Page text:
Swimming with pigs might sound like an uncomfortable way to spend an afternoon. Until you try it, that is. Not far from the Thunderball Grotto—so named for its use as a location in the 1965 Bond movie—in Exuma is a quiet cove where a local tour company will drop you for a dip. You'll be greeted by a group of pigs, who will charge out into the deep waters to swim with you. Pet them, splash with them—they'll stick around as long as you are feeding them.
Porcine interaction is just one of the charms of Exuma, an archipelago of 365 islands in the southeast Bahamas. The largest, Great Exuma, was settled in the late 1700s by wealthy Europeans. Cotton plantations—worked by slaves—quickly became the biggest industry. One notable settler, John Rolle, grew disenchanted with the slave trade and upon his death freed his slaves and deeded his land to them. Many of Rolle's former slaves adopted his last name and today 60% of the locals still carry it.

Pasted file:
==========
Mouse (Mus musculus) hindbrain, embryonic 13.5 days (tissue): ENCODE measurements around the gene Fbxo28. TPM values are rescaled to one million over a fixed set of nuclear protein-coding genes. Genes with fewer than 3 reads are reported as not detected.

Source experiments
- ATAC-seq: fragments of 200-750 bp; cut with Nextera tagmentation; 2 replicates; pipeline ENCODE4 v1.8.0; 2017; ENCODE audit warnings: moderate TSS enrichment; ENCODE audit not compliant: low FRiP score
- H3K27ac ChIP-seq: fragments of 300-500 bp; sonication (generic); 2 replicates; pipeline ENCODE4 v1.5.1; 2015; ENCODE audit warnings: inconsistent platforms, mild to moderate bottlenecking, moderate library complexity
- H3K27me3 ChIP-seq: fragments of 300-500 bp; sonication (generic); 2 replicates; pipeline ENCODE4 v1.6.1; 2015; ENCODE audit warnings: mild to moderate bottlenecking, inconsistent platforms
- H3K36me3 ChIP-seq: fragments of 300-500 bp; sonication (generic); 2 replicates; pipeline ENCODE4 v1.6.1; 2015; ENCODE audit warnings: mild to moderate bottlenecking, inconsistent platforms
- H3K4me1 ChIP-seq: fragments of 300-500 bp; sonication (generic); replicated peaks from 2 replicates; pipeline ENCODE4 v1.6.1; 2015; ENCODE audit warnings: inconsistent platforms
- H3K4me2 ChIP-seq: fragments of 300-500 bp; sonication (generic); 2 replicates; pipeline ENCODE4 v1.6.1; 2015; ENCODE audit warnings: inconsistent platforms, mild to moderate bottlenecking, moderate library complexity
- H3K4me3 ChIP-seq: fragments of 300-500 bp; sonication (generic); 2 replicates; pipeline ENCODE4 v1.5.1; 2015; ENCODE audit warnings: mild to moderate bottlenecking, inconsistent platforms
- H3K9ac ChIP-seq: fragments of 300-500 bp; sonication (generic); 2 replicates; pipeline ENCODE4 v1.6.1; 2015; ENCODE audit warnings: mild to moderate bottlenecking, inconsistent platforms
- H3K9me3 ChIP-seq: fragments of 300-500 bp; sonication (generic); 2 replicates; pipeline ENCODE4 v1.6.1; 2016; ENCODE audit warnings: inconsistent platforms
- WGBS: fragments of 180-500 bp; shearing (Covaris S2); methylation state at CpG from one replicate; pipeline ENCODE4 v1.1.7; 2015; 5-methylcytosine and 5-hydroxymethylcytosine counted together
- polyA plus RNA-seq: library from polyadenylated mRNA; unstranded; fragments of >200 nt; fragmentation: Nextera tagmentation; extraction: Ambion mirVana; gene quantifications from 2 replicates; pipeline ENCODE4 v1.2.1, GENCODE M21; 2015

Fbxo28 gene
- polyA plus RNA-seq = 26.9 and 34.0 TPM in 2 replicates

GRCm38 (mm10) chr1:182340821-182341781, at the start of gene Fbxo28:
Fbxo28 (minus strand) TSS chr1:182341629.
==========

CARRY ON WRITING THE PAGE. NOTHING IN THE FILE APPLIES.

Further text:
From those plantations sprouted paradise. Luxurious resorts freckle the islands, and the crown jewel is the Grand Isle Resort & Spa in the capital city of George Town. Seventy-eight gorgeous villas sit on a picturesque 18-hole golf course that overlooks a sprawling, white sandy beach. Guests can spend the day pampered at the SeaStar Spa (Balinese massages are a specialty) and finish it lounging in the heated infinity pool that offers a spectacular view of the sunset. Or if you're looking for a little more activity, you can scuba dive, spearfish or rent a boat and check out some of the smaller cays in Exuma. (It's probably a good idea to steer clear of the ones owned by David Copperfield and Eddie Murphy, though.)
In short, this island paradise has something for everyone—man, woman, child. Even pig.